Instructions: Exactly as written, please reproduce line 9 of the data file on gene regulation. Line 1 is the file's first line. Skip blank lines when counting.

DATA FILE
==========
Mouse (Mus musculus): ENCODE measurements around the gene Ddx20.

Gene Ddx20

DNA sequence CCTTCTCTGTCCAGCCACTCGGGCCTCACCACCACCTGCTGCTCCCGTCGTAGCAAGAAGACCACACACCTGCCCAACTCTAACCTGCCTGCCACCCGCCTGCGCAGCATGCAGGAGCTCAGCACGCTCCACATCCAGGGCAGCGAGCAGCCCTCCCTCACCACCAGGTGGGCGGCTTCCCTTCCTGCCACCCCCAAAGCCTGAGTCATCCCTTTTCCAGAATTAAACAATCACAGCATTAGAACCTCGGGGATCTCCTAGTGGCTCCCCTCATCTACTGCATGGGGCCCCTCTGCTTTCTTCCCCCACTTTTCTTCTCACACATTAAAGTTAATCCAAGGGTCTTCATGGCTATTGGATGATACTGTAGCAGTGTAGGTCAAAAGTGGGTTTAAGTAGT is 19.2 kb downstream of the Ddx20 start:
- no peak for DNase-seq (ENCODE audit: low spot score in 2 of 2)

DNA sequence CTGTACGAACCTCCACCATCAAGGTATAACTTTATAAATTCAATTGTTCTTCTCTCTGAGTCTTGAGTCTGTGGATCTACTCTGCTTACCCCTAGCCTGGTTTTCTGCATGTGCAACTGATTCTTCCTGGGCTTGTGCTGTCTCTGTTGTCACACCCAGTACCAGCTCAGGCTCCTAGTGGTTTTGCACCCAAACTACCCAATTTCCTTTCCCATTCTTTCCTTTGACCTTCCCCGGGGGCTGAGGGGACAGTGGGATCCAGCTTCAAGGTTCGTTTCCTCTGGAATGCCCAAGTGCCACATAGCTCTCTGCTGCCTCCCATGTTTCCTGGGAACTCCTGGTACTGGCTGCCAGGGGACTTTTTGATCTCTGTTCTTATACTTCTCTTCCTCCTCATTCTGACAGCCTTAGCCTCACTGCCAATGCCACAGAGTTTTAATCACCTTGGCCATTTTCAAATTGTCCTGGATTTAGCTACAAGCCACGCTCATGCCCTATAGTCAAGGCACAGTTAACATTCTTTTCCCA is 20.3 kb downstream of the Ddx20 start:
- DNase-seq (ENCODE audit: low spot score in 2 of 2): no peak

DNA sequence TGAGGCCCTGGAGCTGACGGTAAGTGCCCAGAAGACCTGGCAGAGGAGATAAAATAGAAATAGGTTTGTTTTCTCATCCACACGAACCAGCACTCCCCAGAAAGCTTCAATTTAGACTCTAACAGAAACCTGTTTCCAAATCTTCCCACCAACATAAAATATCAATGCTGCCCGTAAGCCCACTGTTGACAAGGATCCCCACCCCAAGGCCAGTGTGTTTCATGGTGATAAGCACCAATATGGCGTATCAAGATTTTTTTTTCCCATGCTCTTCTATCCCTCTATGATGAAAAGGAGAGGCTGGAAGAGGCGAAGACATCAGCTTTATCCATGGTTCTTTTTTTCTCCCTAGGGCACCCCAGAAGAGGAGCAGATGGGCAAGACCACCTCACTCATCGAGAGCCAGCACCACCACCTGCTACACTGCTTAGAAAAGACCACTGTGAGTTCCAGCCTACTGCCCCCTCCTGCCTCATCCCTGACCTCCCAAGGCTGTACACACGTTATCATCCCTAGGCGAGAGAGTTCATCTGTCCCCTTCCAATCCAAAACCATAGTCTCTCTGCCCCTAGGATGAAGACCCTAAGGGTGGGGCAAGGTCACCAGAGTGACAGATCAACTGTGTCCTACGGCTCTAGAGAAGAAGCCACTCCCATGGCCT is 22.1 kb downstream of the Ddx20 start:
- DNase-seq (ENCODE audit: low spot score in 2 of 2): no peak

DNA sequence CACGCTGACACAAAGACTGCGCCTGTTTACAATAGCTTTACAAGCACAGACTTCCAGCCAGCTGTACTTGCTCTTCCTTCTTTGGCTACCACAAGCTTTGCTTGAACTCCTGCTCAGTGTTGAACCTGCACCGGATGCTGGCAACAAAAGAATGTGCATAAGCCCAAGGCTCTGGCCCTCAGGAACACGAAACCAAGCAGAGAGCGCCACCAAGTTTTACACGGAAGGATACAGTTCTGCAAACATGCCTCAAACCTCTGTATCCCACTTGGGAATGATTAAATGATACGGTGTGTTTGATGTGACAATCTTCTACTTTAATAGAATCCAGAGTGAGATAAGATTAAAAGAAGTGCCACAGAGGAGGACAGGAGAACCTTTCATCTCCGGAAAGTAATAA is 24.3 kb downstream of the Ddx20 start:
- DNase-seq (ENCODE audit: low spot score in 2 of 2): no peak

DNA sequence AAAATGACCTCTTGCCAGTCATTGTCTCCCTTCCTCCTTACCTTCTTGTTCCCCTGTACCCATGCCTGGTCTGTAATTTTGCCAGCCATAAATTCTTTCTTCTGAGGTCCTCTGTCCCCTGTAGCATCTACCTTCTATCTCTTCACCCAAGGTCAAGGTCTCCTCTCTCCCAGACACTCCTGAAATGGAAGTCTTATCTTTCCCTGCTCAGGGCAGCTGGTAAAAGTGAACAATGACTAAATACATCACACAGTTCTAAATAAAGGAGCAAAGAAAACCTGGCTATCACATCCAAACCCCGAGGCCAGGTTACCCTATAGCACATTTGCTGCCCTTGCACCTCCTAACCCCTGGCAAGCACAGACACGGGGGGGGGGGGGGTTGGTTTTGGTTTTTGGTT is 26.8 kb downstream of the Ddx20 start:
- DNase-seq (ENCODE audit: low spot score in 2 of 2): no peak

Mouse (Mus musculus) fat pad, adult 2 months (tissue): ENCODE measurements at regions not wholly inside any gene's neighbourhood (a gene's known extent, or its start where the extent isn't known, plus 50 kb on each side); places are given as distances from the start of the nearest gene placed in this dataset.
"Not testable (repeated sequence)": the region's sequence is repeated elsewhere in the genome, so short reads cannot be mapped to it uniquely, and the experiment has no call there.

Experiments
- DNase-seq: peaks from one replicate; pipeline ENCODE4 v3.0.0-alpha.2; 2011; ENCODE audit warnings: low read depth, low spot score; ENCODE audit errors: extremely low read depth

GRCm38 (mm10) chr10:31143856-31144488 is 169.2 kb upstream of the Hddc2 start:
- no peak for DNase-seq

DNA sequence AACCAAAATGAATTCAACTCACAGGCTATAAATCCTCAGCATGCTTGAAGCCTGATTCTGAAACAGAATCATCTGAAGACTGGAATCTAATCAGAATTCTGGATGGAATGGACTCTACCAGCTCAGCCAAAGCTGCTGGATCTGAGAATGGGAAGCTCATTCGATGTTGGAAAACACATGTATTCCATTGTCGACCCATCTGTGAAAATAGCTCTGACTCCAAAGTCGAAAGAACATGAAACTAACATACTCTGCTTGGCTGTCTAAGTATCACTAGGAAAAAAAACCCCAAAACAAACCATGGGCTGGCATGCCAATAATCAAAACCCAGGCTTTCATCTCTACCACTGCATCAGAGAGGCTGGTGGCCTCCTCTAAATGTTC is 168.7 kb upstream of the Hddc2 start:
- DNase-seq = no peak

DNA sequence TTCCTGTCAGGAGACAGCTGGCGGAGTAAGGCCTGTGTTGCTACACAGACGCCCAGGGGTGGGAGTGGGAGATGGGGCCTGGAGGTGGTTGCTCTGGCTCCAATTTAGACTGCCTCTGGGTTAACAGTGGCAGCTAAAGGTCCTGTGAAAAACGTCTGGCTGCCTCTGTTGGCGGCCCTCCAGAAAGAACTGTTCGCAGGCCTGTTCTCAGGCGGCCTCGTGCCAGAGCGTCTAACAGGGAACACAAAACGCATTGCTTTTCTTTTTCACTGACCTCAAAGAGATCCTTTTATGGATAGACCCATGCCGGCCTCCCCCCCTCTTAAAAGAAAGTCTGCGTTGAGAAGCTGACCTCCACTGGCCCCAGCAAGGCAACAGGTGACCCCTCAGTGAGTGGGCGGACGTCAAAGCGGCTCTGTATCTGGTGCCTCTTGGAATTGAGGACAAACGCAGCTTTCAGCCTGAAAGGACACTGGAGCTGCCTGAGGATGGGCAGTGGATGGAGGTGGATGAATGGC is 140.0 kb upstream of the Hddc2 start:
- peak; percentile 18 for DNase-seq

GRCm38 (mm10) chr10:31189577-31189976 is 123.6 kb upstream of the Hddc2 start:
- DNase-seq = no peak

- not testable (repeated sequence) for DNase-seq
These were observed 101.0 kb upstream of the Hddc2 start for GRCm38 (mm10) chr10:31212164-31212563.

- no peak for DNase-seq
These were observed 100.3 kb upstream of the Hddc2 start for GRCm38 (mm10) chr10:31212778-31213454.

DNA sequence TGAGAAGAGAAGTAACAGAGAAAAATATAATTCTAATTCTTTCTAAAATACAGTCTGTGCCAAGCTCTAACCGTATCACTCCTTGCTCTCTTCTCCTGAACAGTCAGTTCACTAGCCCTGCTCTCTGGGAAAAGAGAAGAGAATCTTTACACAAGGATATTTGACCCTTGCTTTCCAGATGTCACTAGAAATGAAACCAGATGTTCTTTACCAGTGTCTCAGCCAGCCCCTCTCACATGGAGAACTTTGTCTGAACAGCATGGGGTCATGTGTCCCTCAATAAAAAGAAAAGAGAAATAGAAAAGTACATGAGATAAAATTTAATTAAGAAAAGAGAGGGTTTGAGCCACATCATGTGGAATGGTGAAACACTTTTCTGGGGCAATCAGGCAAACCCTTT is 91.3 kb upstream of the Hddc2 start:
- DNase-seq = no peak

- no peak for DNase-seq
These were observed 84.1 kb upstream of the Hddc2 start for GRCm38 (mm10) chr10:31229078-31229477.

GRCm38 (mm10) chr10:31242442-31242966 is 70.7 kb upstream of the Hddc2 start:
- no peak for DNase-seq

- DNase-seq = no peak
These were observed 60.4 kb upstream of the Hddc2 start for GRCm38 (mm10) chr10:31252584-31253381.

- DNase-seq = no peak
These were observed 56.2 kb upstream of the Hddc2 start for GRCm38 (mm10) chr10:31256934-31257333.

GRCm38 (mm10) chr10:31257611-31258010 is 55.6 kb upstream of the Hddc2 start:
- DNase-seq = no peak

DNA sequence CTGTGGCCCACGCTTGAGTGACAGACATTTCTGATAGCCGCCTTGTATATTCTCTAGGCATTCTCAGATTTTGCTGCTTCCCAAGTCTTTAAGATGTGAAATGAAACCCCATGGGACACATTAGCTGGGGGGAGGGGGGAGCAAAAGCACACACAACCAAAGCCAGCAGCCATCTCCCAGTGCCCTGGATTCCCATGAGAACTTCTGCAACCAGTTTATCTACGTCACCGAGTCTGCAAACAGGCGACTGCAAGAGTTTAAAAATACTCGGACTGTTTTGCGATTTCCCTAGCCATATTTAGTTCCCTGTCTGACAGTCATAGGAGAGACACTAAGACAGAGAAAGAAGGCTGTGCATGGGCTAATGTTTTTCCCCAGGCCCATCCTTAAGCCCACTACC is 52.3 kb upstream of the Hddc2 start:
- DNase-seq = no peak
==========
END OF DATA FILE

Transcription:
DNA sequence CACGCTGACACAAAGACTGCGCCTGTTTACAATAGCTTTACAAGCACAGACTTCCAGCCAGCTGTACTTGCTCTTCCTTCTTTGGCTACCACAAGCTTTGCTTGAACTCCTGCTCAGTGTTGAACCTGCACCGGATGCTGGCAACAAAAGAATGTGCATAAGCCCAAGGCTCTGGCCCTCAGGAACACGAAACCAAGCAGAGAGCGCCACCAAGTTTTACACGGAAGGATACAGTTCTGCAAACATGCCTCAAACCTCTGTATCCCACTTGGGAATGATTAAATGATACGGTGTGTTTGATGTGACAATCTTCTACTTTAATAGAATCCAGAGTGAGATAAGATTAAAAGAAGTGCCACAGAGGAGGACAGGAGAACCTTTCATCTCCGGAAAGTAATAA is 24.3 kb downstream of the Ddx20 start: